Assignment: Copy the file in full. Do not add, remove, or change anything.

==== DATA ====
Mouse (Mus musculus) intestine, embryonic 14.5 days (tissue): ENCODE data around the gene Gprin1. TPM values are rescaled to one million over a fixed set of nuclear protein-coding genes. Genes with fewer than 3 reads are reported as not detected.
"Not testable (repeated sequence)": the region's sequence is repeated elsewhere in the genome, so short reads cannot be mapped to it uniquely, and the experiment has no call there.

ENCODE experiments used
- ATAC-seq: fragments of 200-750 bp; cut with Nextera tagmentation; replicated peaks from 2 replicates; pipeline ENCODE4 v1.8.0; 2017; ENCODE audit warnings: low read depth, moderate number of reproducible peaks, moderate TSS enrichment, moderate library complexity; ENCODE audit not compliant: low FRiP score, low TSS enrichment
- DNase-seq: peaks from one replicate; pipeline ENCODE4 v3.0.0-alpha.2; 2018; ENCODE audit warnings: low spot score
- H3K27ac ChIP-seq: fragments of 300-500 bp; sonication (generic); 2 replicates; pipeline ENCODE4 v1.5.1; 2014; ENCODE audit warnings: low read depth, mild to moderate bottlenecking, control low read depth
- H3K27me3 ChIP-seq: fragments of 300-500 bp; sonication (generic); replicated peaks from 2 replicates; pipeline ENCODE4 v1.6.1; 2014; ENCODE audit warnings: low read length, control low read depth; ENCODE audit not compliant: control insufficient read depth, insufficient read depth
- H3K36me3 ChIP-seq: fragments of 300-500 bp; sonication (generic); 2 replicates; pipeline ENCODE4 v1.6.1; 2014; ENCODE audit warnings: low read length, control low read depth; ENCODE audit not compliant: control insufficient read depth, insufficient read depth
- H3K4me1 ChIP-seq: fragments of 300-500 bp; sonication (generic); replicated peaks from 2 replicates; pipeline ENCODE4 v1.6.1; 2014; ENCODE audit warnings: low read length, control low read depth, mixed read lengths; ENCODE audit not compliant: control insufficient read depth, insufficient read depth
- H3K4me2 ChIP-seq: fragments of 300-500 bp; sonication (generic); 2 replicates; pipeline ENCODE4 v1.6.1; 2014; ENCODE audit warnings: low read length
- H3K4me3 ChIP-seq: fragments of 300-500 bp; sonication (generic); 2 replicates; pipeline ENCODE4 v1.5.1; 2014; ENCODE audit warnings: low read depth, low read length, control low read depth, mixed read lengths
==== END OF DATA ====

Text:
Mouse (Mus musculus) intestine, embryonic 14.5 days (tissue): ENCODE data around the gene Gprin1. TPM values are rescaled to one million over a fixed set of nuclear protein-coding genes. Genes with fewer than 3 reads are reported as not detected.
"Not testable (repeated sequence)": the region's sequence is repeated elsewhere in the genome, so short reads cannot be mapped to it uniquely, and the experiment has no call there.

ENCODE experiments used
- ATAC-seq: fragments of 200-750 bp; cut with Nextera tagmentation; replicated peaks from 2 replicates; pipeline ENCODE4 v1.8.0; 2017; ENCODE audit warnings: low read depth, moderate number of reproducible peaks, moderate TSS enrichment, moderate library complexity; ENCODE audit not compliant: low FRiP score, low TSS enrichment
- DNase-seq: peaks from one replicate; pipeline ENCODE4 v3.0.0-alpha.2; 2018; ENCODE audit warnings: low spot score
- H3K27ac ChIP-seq: fragments of 300-500 bp; sonication (generic); 2 replicates; pipeline ENCODE4 v1.5.1; 2014; ENCODE audit warnings: low read depth, mild to moderate bottlenecking, control low read depth
- H3K27me3 ChIP-seq: fragments of 300-500 bp; sonication (generic); replicated peaks from 2 replicates; pipeline ENCODE4 v1.6.1; 2014; ENCODE audit warnings: low read length, control low read depth; ENCODE audit not compliant: control insufficient read depth, insufficient read depth
- H3K36me3 ChIP-seq: fragments of 300-500 bp; sonication (generic); 2 replicates; pipeline ENCODE4 v1.6.1; 2014; ENCODE audit warnings: low read length, control low read depth; ENCODE audit not compliant: control insufficient read depth, insufficient read depth
- H3K4me1 ChIP-seq: fragments of 300-500 bp; sonication (generic); replicated peaks from 2 replicates; pipeline ENCODE4 v1.6.1; 2014; ENCODE audit warnings: low read length, control low read depth, mixed read lengths; ENCODE audit not compliant: control insufficient read depth, insufficient read depth
- H3K4me2 ChIP-seq: fragments of 300-500 bp; sonication (generic); 2 replicates; pipeline ENCODE4 v1.6.1; 2014; ENCODE audit warnings: low read length
- H3K4me3 ChIP-seq: fragments of 300-500 bp; sonication (generic); 2 replicates; pipeline ENCODE4 v1.5.1; 2014; ENCODE audit warnings: low read depth, low read length, control low read depth, mixed read lengths